eligible to register to vote. Barely two million
have registered, meaning that 20% of the potential
electorate has yet to be mobilized.
more than one million people voted in 2002 for
Governor, for our members of Congress, and for
state legislative representatives. Sixty percent of
the public failed to express any political choice.
Surveys indicate that women and young voters, the
very populations most likely to hold pro-animal
views, were among the people least likely to vote,
even though their votes could have ousted several
incumbents with negative records on animal issues
and enough accumulated seniority to hold
disproportionate influence on key legislative
Forty percent of
Connecticut voters failed to cast a ballot in the
exceptionally closely contested 2000 Presidential
race, and did not express their views about who
should control Congress and the Statehouse, either.
Only 722,000 people voted in our 2003 municipal
elections. Seventy-one percent of Connecticut voters
allowed as few as 15% to determine critical issues
involving animal control and wildlife habitat,
among other topics, without even expressing a
At the municipal
level, anyone who could mobilize even 5% of the
voters would direct a force that no politician
could ignore. Contact your state elections agency
and your local city hall or county seat to get the
voter turnout statistics for your own location. The
potential for animal advocates to quickly alter the
political arithmetic should quickly become evident.
As the late U.S. Senator Paul Well-stone put it,
"Dare to imagine what politics can be!" And in the
last words of early U.S. labor activist Joe Hill,
founded the National Institute for Animal Advocacy
2002 to teach political skills to animal advocates.
The next two NIFAA training seminars are to be held
in Connecticut on May 23 and July 24. Contact Lewin
c/o <email@example.com>; 203-453-6590. Get further
information about NIFAA at Lewin, at <www.aact-online.org>.
"Don't waste votes again."
Animal people who
say they can't support a hunter (John Kerry) for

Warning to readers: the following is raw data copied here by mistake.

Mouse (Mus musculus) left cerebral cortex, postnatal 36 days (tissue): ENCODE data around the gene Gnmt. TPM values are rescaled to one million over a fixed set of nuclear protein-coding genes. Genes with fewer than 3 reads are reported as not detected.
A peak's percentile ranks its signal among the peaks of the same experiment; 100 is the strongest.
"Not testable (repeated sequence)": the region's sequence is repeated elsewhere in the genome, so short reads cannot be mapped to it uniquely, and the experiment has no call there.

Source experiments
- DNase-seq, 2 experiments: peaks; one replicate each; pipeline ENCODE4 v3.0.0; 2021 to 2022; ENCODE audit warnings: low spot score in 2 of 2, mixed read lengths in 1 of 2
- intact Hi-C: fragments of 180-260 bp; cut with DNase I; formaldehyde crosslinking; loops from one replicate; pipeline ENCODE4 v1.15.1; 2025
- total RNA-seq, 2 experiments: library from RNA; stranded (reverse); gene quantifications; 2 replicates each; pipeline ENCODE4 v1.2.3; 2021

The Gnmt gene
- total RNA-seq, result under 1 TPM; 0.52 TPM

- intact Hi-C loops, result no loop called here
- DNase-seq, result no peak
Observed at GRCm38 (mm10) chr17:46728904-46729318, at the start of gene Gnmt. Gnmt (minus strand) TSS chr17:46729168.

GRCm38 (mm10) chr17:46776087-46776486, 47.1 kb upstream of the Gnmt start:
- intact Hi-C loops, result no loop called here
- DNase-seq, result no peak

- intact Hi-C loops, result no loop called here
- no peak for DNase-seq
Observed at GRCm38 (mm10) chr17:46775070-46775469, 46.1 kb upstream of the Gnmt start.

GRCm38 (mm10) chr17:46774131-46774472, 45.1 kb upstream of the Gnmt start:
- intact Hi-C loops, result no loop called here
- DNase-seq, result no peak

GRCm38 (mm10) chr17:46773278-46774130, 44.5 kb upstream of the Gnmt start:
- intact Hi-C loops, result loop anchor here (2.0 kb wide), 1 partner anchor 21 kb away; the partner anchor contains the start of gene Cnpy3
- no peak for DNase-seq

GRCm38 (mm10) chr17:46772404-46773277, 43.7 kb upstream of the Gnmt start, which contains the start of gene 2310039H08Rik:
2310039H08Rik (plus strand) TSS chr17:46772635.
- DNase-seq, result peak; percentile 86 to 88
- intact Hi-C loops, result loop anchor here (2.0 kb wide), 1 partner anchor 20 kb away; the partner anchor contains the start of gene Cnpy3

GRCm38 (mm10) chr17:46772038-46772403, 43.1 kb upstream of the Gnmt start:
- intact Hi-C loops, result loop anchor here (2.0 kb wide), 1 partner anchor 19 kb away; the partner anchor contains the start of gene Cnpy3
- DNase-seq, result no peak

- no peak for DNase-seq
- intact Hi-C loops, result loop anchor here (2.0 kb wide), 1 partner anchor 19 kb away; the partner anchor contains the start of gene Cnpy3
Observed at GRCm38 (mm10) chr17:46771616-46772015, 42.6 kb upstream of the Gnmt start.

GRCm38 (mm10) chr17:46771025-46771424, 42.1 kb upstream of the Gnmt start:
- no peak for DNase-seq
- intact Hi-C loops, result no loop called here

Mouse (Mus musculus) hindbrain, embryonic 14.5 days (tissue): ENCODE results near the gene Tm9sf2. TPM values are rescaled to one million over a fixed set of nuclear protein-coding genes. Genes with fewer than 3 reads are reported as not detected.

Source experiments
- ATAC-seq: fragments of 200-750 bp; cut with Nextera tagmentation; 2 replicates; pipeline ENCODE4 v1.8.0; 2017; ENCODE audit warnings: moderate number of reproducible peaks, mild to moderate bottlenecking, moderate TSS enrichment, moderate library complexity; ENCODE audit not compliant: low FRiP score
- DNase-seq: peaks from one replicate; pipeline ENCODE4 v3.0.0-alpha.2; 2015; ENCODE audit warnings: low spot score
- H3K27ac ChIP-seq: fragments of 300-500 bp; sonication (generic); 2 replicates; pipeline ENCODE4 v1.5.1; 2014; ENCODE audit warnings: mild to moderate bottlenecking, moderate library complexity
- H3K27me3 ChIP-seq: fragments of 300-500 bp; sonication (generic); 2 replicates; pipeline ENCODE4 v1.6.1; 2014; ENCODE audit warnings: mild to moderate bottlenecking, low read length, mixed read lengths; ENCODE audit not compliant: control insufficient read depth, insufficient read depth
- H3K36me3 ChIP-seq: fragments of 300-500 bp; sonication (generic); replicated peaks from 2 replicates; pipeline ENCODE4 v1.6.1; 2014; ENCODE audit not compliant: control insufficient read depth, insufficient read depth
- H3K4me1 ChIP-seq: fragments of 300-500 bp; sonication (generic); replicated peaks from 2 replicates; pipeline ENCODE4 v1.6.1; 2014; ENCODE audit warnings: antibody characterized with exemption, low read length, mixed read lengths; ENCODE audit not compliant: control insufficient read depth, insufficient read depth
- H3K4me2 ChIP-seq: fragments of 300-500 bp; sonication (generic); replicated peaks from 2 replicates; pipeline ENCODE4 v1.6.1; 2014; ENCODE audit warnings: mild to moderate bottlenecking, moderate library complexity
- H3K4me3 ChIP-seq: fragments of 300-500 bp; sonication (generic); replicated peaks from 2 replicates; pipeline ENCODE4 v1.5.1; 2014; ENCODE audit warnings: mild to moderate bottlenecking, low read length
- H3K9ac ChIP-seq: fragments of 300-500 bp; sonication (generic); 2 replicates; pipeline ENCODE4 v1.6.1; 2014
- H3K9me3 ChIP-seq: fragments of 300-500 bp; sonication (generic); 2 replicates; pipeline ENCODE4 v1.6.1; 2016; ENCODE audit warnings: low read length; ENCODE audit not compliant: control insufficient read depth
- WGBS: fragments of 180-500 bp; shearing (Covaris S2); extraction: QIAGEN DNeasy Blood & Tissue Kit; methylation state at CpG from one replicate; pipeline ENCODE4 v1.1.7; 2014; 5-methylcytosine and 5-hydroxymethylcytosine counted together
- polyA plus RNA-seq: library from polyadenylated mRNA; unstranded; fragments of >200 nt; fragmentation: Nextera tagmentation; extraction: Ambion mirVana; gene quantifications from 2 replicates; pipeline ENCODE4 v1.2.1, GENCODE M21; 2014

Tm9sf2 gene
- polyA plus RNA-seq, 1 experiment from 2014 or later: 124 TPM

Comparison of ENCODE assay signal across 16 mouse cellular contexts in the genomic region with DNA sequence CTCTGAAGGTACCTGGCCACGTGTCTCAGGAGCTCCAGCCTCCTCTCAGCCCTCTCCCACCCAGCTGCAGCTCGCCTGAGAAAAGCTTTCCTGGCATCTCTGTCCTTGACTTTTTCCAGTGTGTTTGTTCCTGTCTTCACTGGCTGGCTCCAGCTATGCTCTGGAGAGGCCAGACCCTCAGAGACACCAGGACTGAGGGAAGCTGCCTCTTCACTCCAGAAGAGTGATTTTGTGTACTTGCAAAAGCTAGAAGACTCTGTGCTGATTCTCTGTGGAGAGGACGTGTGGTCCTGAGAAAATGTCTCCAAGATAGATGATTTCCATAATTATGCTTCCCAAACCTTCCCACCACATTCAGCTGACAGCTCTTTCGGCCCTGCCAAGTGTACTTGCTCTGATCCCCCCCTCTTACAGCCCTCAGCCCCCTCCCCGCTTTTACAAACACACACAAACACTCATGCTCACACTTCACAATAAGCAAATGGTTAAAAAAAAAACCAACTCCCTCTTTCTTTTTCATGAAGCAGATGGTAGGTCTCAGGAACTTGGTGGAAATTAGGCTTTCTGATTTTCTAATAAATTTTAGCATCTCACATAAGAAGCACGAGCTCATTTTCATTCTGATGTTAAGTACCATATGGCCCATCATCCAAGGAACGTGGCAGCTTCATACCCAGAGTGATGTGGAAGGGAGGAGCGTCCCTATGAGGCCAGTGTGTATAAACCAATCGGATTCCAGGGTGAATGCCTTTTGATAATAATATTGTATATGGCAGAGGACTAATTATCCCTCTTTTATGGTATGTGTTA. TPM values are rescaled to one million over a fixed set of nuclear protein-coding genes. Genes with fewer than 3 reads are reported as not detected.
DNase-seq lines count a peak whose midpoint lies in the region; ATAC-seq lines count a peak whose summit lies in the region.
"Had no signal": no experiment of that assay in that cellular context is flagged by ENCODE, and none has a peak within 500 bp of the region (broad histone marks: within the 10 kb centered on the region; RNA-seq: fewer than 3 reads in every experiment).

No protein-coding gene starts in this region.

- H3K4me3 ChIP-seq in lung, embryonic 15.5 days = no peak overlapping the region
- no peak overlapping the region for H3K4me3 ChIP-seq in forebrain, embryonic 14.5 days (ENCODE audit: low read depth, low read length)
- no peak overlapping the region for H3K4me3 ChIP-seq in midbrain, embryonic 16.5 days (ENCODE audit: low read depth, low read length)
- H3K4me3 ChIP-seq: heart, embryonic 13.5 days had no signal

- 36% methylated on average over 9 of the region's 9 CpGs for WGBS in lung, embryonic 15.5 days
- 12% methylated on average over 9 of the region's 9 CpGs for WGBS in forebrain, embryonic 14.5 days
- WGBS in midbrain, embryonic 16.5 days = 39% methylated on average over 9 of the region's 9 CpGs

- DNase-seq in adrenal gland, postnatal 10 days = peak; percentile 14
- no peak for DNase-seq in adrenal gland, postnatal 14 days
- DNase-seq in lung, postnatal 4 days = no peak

president scare me. Yes, I was deeply disappointed
to learn about Kerry's hunting. It was a reminder
that no pedestal is strong enough to hold any person
for long. I fear this single perceived fault could
cost America four more years of Bush--a disaster for
the environment, international relations, civil
liberties, women, children, the economy, our
security, the military, working people, old
people, sick people, and animals.
It is dangerous to
suggest there are "worse" forms of hunting than
others. But if you despise trophy and "sport"
hunting (canned or otherwise) as much as I do, you
want Bush and Cheney gone. They both engage in
these despicable activities and support them
worldwide through their close ties with Safari Club
International. After working to save mourning doves
from target practice, I was shocked to learn Kerry
had hunted them, as well as pheasants.
I'm unaware of
other animals Kerry may have hunted. That is
beside the point. Like it or not, many Americans
have grown up in a "hunting culture." Hunting is a
part of the American psyche that we must acknowledge
and learn to understand while we discourage it. To
those who insist that vegan Kucinich is "the one," I
reply, "Wouldn't that be great?"
He won't be.
Neither will Nader. We must not throw the baby out
with the bath water. It will likely be Kerry vs.
Bush (and now--damn it!--vs. Nader). Could you
take a repeat of election 2000? Wake up to the
American political system. Don't waste votes
again. Votes not cast for Kerry can be considered
as being given to Bush--and against all forms of
life not boasting a large bottom line. --Judy Reed
AnimalVoices Speaking For Animals & Their
7267 S. Clermont Drive Centennial, CO 80122
Merritt Clifton Editor, ANIMAL PEOPLE P.O. Box 960
Clinton, WA 98236
Telephone: 360-579-2505 Fax: 360-579-2575 E-mail: